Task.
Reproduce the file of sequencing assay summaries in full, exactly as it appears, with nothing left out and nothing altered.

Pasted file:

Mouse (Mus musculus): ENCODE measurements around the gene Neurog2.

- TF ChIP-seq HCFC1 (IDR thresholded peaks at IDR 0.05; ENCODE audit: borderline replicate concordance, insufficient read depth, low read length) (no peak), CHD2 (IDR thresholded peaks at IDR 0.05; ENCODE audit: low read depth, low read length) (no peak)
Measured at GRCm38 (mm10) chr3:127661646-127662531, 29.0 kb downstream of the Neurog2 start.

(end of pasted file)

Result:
Mouse (Mus musculus): ENCODE measurements around the gene Neurog2.

- TF ChIP-seq HCFC1 (IDR thresholded peaks at IDR 0.05; ENCODE audit: borderline replicate concordance, insufficient read depth, low read length) (no peak), CHD2 (IDR thresholded peaks at IDR 0.05; ENCODE audit: low read depth, low read length) (no peak)
Measured at GRCm38 (mm10) chr3:127661646-127662531, 29.0 kb downstream of the Neurog2 start.